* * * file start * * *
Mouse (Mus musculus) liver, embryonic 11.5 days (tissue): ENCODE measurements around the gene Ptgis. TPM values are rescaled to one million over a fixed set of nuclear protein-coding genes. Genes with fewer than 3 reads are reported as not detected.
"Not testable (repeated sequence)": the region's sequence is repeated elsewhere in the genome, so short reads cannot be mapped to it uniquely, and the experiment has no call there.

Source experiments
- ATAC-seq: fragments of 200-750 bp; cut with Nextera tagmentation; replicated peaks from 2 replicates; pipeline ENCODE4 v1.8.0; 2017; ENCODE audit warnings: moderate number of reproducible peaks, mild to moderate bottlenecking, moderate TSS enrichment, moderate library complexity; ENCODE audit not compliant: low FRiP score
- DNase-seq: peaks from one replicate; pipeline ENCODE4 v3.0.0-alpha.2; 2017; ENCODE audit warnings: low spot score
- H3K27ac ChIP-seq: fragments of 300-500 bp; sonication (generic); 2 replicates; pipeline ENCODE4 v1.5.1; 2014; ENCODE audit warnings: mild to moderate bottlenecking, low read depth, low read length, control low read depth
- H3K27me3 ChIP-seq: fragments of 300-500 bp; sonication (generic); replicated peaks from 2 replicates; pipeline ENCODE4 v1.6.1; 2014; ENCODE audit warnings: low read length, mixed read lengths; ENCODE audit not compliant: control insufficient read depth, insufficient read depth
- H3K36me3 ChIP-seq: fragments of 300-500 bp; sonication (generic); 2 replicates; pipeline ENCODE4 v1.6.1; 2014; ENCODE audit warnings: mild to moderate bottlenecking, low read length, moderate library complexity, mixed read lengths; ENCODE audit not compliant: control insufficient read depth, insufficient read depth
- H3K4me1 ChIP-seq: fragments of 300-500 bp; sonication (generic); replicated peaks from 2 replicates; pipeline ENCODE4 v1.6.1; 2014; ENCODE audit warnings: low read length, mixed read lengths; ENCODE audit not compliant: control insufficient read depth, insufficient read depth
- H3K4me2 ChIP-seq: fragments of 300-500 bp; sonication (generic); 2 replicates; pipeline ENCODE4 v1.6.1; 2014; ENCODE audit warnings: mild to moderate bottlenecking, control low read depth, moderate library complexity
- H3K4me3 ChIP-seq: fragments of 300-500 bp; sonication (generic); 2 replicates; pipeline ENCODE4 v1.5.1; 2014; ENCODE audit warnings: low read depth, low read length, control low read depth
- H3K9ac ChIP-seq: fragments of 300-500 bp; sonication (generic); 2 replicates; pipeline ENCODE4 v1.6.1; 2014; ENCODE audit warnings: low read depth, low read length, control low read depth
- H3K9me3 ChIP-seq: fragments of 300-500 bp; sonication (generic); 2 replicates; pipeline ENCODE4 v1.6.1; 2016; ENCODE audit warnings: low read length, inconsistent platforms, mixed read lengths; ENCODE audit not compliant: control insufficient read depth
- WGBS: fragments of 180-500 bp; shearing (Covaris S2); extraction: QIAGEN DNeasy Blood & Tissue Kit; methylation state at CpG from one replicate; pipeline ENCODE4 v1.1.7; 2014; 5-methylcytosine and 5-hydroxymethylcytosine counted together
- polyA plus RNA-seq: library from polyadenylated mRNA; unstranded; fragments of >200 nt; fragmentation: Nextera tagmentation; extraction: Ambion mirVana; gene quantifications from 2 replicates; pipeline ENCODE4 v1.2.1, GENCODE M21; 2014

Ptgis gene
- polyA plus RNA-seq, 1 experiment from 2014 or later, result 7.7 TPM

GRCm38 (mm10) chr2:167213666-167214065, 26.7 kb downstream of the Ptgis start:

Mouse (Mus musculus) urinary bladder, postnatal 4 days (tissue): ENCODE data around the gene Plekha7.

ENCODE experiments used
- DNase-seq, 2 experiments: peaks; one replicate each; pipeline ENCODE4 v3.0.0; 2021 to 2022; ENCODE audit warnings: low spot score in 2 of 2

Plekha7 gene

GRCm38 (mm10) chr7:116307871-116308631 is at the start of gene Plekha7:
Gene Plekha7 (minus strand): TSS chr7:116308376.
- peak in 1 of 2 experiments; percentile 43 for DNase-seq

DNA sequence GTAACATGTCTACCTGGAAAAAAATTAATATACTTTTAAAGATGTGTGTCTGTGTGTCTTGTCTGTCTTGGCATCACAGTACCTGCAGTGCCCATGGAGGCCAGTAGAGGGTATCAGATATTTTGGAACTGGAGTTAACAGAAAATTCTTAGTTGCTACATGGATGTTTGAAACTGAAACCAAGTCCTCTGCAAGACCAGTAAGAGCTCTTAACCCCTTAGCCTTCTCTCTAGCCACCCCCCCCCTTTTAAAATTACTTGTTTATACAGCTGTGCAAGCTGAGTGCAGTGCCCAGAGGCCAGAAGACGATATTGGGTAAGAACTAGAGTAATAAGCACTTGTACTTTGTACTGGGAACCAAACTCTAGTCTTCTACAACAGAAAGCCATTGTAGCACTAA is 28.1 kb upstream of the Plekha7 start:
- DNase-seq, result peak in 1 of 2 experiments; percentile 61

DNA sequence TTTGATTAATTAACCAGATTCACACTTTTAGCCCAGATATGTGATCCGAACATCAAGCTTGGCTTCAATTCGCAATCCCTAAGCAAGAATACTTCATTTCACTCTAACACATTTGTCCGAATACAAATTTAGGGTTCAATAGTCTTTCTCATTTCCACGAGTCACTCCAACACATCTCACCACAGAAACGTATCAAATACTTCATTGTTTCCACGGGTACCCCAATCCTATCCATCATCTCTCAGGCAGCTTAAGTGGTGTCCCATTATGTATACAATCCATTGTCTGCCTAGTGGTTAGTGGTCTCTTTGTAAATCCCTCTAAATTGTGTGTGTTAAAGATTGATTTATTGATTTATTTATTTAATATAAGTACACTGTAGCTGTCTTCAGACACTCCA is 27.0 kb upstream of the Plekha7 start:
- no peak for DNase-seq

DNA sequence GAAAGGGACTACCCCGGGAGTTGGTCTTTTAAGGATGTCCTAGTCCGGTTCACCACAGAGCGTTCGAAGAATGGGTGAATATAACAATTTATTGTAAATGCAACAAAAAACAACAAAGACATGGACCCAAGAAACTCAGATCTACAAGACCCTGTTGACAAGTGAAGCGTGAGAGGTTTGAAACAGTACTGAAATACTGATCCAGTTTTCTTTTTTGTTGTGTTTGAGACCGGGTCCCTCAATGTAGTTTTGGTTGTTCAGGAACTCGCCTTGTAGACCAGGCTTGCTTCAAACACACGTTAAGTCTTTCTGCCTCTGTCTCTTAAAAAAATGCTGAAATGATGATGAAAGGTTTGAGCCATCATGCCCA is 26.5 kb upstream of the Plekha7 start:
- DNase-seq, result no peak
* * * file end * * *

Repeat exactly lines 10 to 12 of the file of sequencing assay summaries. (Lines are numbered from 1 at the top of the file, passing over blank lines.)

- H3K4me2 ChIP-seq: fragments of 300-500 bp; sonication (generic); 2 replicates; pipeline ENCODE4 v1.6.1; 2014; ENCODE audit warnings: mild to moderate bottlenecking, control low read depth, moderate library complexity
- H3K4me3 ChIP-seq: fragments of 300-500 bp; sonication (generic); 2 replicates; pipeline ENCODE4 v1.5.1; 2014; ENCODE audit warnings: low read depth, low read length, control low read depth
- H3K9ac ChIP-seq: fragments of 300-500 bp; sonication (generic); 2 replicates; pipeline ENCODE4 v1.6.1; 2014; ENCODE audit warnings: low read depth, low read length, control low read depth